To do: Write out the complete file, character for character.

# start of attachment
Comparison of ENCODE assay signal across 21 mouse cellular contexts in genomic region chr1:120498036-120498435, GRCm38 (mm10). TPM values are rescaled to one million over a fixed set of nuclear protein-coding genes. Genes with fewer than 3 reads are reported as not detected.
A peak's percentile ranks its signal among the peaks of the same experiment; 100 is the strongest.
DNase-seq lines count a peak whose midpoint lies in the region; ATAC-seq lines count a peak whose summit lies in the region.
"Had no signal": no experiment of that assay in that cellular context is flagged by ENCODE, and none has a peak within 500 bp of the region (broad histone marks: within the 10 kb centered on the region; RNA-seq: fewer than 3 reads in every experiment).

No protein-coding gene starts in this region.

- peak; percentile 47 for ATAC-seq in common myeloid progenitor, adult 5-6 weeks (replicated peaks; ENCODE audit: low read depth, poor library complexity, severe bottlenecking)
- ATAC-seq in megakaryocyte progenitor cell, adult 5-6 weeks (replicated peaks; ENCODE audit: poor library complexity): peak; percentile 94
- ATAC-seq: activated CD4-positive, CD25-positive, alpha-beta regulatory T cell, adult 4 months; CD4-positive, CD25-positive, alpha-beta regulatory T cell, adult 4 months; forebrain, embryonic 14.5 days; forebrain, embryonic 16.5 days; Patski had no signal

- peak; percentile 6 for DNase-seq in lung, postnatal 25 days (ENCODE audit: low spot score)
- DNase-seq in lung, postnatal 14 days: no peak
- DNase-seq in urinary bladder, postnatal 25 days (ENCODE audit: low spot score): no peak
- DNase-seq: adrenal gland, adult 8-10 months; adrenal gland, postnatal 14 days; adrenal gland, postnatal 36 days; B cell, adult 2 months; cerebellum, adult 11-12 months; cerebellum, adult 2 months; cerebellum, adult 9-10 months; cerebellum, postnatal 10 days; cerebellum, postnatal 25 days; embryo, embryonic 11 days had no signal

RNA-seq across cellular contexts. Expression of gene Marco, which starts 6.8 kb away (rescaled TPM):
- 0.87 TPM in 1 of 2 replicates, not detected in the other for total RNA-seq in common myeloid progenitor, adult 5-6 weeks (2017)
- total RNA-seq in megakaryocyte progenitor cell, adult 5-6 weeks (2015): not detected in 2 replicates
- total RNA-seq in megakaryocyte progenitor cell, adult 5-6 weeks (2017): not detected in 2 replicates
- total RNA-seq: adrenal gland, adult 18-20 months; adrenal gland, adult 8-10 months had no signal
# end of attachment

Comparison of ENCODE assay signal across 21 mouse cellular contexts in genomic region chr1:120498036-120498435, GRCm38 (mm10). TPM values are rescaled to one million over a fixed set of nuclear protein-coding genes. Genes with fewer than 3 reads are reported as not detected.
A peak's percentile ranks its signal among the peaks of the same experiment; 100 is the strongest.
DNase-seq lines count a peak whose midpoint lies in the region; ATAC-seq lines count a peak whose summit lies in the region.
"Had no signal": no experiment of that assay in that cellular context is flagged by ENCODE, and none has a peak within 500 bp of the region (broad histone marks: within the 10 kb centered on the region; RNA-seq: fewer than 3 reads in every experiment).

No protein-coding gene starts in this region.

- peak; percentile 47 for ATAC-seq in common myeloid progenitor, adult 5-6 weeks (replicated peaks; ENCODE audit: low read depth, poor library complexity, severe bottlenecking)
- ATAC-seq in megakaryocyte progenitor cell, adult 5-6 weeks (replicated peaks; ENCODE audit: poor library complexity): peak; percentile 94
- ATAC-seq: activated CD4-positive, CD25-positive, alpha-beta regulatory T cell, adult 4 months; CD4-positive, CD25-positive, alpha-beta regulatory T cell, adult 4 months; forebrain, embryonic 14.5 days; forebrain, embryonic 16.5 days; Patski had no signal

- peak; percentile 6 for DNase-seq in lung, postnatal 25 days (ENCODE audit: low spot score)
- DNase-seq in lung, postnatal 14 days: no peak
- DNase-seq in urinary bladder, postnatal 25 days (ENCODE audit: low spot score): no peak
- DNase-seq: adrenal gland, adult 8-10 months; adrenal gland, postnatal 14 days; adrenal gland, postnatal 36 days; B cell, adult 2 months; cerebellum, adult 11-12 months; cerebellum, adult 2 months; cerebellum, adult 9-10 months; cerebellum, postnatal 10 days; cerebellum, postnatal 25 days; embryo, embryonic 11 days had no signal

RNA-seq across cellular contexts. Expression of gene Marco, which starts 6.8 kb away (rescaled TPM):
- 0.87 TPM in 1 of 2 replicates, not detected in the other for total RNA-seq in common myeloid progenitor, adult 5-6 weeks (2017)
- total RNA-seq in megakaryocyte progenitor cell, adult 5-6 weeks (2015): not detected in 2 replicates
- total RNA-seq in megakaryocyte progenitor cell, adult 5-6 weeks (2017): not detected in 2 replicates
- total RNA-seq: adrenal gland, adult 18-20 months; adrenal gland, adult 8-10 months had no signal